EMU professor sets example with activism
Vanessa Marr, professor of women’s and gender studies at Eastern Michigan University, is an educator, an activist and someone who is concerned about the ways in which education and finding ways to connect with environmental learning impact the lives of people and their communities.
“I see myself as a community-centered scholar,” she said. “A lot of my scholarship comes from really connecting with people who are working towards transformation in their communities.“
She has participated in projects such as The Heidelberg Project in Detroit as well as being involved with the Boggs Center. And has worked within the Lesbian, Gay, Bisexual and Transgender community to promote awareness on issues affecting lesbians of color.
Marr’s activism takes many forms, from growing and cooking food and introducing others to vegan lifestyles to educating individuals on social and environmental injustices.
Growing up in Saginaw, she remembers her own connections with nature and being in love with learning. She said she was often a loner as a result of being a book nerd and spent a great deal of time outside playing in the woods or along the railroad tracks – wherever she could just be free.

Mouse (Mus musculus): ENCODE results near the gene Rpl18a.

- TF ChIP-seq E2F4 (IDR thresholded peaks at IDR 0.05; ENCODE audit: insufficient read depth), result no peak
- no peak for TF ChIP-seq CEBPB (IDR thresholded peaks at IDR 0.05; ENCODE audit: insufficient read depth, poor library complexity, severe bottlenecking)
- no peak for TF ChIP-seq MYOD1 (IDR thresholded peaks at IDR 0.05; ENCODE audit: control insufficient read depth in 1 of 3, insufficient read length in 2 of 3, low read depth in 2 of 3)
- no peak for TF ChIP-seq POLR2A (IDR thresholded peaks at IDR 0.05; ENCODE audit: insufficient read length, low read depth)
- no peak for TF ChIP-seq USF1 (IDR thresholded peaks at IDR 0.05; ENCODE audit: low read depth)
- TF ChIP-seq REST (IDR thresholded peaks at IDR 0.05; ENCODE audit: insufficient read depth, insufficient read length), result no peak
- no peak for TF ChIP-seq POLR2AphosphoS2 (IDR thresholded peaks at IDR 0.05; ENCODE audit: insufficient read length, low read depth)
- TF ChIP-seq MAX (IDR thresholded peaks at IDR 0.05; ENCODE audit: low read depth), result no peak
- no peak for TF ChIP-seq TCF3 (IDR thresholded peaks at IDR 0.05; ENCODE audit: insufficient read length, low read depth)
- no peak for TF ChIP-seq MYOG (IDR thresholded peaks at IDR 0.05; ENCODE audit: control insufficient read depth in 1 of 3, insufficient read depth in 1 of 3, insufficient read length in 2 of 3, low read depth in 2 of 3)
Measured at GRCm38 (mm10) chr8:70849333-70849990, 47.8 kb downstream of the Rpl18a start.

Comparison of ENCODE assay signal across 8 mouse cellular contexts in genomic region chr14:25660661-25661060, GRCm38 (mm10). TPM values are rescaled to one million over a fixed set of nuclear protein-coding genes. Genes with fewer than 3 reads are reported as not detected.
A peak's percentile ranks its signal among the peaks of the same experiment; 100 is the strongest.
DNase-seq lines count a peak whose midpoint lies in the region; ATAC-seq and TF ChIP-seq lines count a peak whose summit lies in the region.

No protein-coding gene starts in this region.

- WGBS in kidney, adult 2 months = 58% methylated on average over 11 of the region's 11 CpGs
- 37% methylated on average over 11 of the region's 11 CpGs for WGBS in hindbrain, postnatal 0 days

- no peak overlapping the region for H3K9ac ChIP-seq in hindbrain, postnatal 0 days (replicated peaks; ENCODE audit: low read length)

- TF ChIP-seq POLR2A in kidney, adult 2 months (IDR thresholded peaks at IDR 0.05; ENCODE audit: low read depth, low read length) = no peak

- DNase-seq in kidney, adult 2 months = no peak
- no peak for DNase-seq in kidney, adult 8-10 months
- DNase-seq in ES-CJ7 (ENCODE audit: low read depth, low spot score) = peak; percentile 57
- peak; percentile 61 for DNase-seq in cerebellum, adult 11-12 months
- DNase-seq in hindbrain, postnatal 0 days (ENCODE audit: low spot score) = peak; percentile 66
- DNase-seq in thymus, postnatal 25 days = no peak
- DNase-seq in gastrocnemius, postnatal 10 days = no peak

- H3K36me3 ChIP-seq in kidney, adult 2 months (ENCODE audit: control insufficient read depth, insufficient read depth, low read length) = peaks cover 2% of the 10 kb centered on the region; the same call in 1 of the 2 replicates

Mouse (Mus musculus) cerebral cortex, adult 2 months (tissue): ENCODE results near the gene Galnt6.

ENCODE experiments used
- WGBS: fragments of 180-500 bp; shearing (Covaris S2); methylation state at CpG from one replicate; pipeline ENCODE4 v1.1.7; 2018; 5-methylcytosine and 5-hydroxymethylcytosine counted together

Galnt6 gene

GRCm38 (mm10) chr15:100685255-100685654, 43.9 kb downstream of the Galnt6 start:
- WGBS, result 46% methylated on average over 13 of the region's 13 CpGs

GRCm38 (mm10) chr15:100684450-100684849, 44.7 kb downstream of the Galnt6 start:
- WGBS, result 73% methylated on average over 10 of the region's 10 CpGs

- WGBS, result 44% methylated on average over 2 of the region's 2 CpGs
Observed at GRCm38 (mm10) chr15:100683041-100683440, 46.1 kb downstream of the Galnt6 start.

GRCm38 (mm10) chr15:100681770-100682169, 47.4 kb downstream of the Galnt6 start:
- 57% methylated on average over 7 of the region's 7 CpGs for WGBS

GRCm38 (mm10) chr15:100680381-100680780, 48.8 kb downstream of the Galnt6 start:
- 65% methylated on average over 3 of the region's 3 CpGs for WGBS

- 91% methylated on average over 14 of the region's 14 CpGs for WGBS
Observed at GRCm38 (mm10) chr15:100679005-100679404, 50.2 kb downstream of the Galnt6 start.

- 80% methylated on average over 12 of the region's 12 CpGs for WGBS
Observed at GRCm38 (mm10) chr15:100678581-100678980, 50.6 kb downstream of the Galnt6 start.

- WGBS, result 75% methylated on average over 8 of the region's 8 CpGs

“I used to tell people that I could talk to animals,” Marr said. “ And here I am, really big on ecofeminism and environmental justice. Maybe I already knew what my path was going to be.”
As a student at Arthur Hill High School, she felt that the classroom was a safe haven from her dysfunctional life at home.
“There would be a stampede after school and I would be the one who would stay and talk with teachers, do homework, or clean the chalkboards,” she said. “I wanted to feel safe and I felt safe in the classroom.”
Now, as a teacher, her goals are to provide a safe space for her students and to encourage them to think about gender and sexuality, and how the two play out in their everyday lives as well as the larger scheme of things.
“She’s very enthusiastic and happy all the time. She loves teaching and loves her job,” said Jennifer Stavros, administrative assistant in the Department of Women’s and Gender Studies. “She’s just great to be around.”
But teaching was not what Marr envisioned for herself during the pursuit of her education. It wasn’t until she attended a conference at the Michigan Academy at Central Michigan University, with a former professor, that it became clear that it was what she is destined to do.
“I went to this conference and just did this belly-flop of a presentation,” she said. “And on the way back to Saginaw, she said to me, ‘I know you don’t want to hear this, Vanessa, but I really hear a teacher in your voice.’ I wanted to push her face in the snow.”
Marr said she still laughs about that day, but knows that this is her calling and that she is a dedicated teacher as well as a student.
“I an expert on anything? Not really. To me, it’s an opportunity to connect with people, to connect with the world,” she said. “Every morning I wake up and I find those opportunities and I consider myself blessed beyond measure.”